Take time right now to thank the Lord for the privilege of serving him in ministry. Recall times when you complained of the way being hard and ask the Lord’s forgiveness.

“If we think we are undervalued, let us weigh ourselves in God's balances, and we shall easily bear the slight.”

—RC Chapman

Lesson 2.

The one piece of mail certain to go unread into my wastebasket is a letter addressed to the “busy pastor.” Not that the phrase doesn’t describe me at times, but I refuse to give my attention to someone who encourages what is worst in me. I’m not arguing the accuracy of the adjective; I am, though, contesting the way it’s used to flatter and express sympathy. “The poor man,” we say. He’s so devoted to his flock; the work is endless, and he sacrifices himself so unstintingly. But the word “busy” is the symptom not of commitment but of betrayal. It is not devotion but defection. The adjective busy set as a modifier to pastor should sound to our ears like adulterous to characterize a wife or embezzling to describe the banker. It is an outrageous scandal, a blasphemous affront.

I become busy for two reasons; both are ignoble: I am busy because I am vain. I want to appear important. Significant. What better way than to be busy? The incredible hours, the crowded schedule, and the heavy demands on my time are proof to myself—and to all who will notice—that I am important. If I go into a doctor’s office and find there’s no one waiting, and I see through a half-open door the doctor reading a book, I wonder if he’s any good. A good doctor will have people lined up waiting to see him; a good doctor will not have time to read a book. Although I grumble about waiting my turn in the busy doctor’s office, I’m also impressed with his importance.

Such experiences affect me. I live in a society in which crowded schedules and harassed conditions are evidence of importance so I develop a crowded schedule and harassed conditions. When others notice, they acknowledge my significance, and my vanity is fed.

I am busy because I am lazy. I indolently let others decide what I will do instead of resolutely deciding myself. I let people who do not understand the work of the pastor write the agenda for my day’s work because I am too slipshod to write it myself. The pastor is a shadow figure in these people’s minds, a marginal person vaguely connected with matters of God and goodwill. Anything remotely religious or somehow well-intentioned can be properly assigned to the pastor.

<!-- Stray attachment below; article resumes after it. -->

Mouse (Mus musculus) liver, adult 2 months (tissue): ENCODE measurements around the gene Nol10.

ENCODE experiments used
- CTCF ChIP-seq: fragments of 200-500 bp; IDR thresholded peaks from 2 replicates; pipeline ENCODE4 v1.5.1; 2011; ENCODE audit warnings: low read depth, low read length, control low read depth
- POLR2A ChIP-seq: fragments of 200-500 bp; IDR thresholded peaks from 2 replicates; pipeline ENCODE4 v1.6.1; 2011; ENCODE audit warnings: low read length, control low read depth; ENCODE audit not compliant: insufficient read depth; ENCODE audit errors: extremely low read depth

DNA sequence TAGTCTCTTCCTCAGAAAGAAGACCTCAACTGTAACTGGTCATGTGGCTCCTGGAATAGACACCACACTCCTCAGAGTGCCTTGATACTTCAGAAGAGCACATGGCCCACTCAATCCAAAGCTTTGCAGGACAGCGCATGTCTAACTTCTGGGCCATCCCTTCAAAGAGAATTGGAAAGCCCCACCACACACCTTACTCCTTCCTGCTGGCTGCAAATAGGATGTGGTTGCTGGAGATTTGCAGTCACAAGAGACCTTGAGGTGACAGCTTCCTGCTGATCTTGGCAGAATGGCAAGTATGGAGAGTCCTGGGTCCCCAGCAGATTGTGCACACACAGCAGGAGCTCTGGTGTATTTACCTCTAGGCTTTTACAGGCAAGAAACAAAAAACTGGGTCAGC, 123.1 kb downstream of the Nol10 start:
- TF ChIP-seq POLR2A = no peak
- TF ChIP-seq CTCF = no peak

It was a favorite theme of CS Lewis that only lazy people work hard by lazily abdicating the essential work of deciding and directing, establishing values and setting goals, other people do it for us; then we find ourselves frantically, at the last minute, trying to satisfy a half dozen different demands on our time, none of which is essential to our vocation, to stave off the disaster of disappointing someone.

But if I vainly crowd my day with conspicuous activity or let others fill my day with imperious demands, I don’t have time to do my proper work, the work to which I have been called. How can I lead people into the quiet place beside the still waters if I am in perpetual motion? How can I persuade a person to live by faith and not by works if I had to juggle my schedule constantly to make everything fit into place?

…The trick, of course, is to get to the calendar before anyone else does. I mark out times for prayer, for reading, for leisure, for the silence and solitude out of which creative work—prayer, preaching, and listening—can issue.

—Eugene Peterson, The Contemplative Pastor, pp.17-23

While it was still night, way before dawn, he got up and went out to a secluded spot and prayed.

—Mark 1:35 (The Message)


Practice slowing. Look for opportunities to disrupt your need to get things done now. Take time to just be more relaxed with a less hurried agenda. Drive to work in the slow lane. If you go to the store, get in the longest line.

“Stars may be seen from the bottom of a deep well when they cannot be discerned from the top of a mountain.”

—CH Spurgeon